Editor's note: Gerry Straub, a filmmaker who has placed his art "at the service of the poor," is in Haiti and will be reporting by phone when possible during the next week. More than 15 years ago, Straub gave up a lucrative career producing daytime television to explore the interplay between creativity and spirituality. He underwent a deeper conversion while doing a book on St. Francis of Assisi, and for the past 12 years, he has documented the plight of poor people around the world.
In early December, he traveled to Haiti to begin filming a documentary titled "Angels of Compassion: the Luminous Force of Intentional Kindness." He spent time filming work being done in Haiti's Cite Soleil, described as the worst slum in this poorest country in the hemisphere. He returned Jan. 21.
PORT AU PRINCE, Haiti -- When Gerry Straub landed at the airport at Port au Prince the morning of Thursday, Jan. 21, he described the scene as "organized chaos," with countless people seeking treatment for all manner of injuries and planeloads of supplies arriving regularly.
Logistics were being handled by U.S. military personnel, he said, and he saw huge cargo planes being quickly offloaded and turned around. Other planes with supplies landed regularly, he said.
The plane he arrived in carried 22 other passengers, all doctors and nurses from across the United States on a flight chartered by CURE International, a non-profit organization that establishes and operates teaching hospitals in the developing world for the medical and spiritual healing of disabled children and their families.
The group eventually boarded an old school bus and with their supplies (Gerry was on the roof to better film the scenes) made their way into the heart of Port au Prince. The drive usually takes about 45 minutes but on this occasion, it took two hours. Their destination was the Haitian Community Hospital on Rue Audant, near the Petionville district, reportedly one of the hardest hit areas of the city. The hospital was damaged, according to reports, but was still accepting patients, though several days in to the tragedy was running low on supplies.
"This is beyond insane," said Straub, of the trip from the airport to the hospital. "I can't tell you how many people were lining the street -- people screaming and begging for anything, anything to eat." At one point he saw hundreds of people running after two trucks that contained food supplies.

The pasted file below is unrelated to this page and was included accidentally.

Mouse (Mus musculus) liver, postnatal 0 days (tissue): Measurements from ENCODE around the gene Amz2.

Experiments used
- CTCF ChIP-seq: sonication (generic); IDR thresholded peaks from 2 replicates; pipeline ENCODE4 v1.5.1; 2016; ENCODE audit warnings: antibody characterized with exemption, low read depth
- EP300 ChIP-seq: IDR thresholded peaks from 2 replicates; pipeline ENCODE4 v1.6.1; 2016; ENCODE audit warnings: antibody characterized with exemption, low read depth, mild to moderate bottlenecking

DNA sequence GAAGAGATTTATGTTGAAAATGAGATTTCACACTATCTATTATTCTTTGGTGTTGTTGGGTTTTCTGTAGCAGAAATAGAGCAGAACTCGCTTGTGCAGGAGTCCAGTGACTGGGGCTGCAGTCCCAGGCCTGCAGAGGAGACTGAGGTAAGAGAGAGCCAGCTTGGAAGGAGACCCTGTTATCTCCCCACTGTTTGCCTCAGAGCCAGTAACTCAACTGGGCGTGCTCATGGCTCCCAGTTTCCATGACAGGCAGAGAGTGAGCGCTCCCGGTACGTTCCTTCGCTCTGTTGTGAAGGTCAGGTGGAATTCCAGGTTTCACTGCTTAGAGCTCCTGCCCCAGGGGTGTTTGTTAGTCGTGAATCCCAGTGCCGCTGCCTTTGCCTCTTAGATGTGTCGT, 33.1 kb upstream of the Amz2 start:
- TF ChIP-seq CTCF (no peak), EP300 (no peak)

At the hospital, the scenes were grimmer than any news reports could show, he said, with children and adults lined up on beds in the street outside the hospital, many with missing limbs damaged in the quake. In a walk through the patients with an interpreter, Straub said, he saw minor surgeries being performed in the street.
Inside, he filmed doctors performing more serious procedures, including orthopedic surgery on a woman's legs, without anesthesia. Following surgery, he said, patients are moved to the sidewalk outside the hospital.
Straub said he met Hungarian, Swedish and Korean doctors and was told there were physicians and nurses from a number of other countries, as well as those from the United States, at the site.
He said he would probably be spending the night on the roof of the hospital.
[Tom Roberts in NCR editor at large. His e-mail address is email@example.com. Gerry Straub is a filmmaker, who in December was in Haiti working on a documentary titled "Angels of Compassion: the Luminous Force of Intentional Kindness." He returned to Haiti Jan. 21 for more filming. While there, he filed reports for NCR by phone.]
| All the stories from the " Haiti Dispatches " series
For more information on the foundation Straub created, The San Damiano Foundation in Burbank, Calif., and to read about and order his films, please see www.sandamianofoundation.org.
More about Gerry Straub
"I make movies no one wants to see, with money I don't have," Straub jokes. Straub has produced eight documentaries chronicling the plight of the poor in 11 international locales such as Peru, El Salvador, the Philippines and Kenya, as well as in the poverty-ridden ghettos of Los Angeles and Philadelphia.
To say no one wants to see his movies, however, is a bit of a stretch. Straub and his work have been featured in the Los Angeles Times, and he appeared on the cover of The New York Times' arts section on Christmas Day 2004. The University of Notre Dame, the Catholic Theological Union in Chicago, and scores of other universities, high schools and parishes have screened his films.
It was St. Francis' example, and the reflection it prompted, that caused Straub to make a dramatic career change. Beginning at age 19, Straub launched a glamorous, glittery 30-year career in television production in New York and Los Angeles, working with A-list Hollywood talent including Demi Moore, Alec Baldwin and Teri Hatcher. He produced wildly successful soap operas in the 1980s including "General Hospital," "Capitol" and "The Doctors." But he gradually became disillusioned with daytime dramas. One day, seeing his name on a television show's credits, an unsettling question popped into his mind.
"I thought, 'Who would watch this crap?' " Straub said. "It was creative energy in the service of what?"
NCR profiled Straub in November 2006: Hollywood and poverty: Filmmaker puts the power to film at the service of the poor.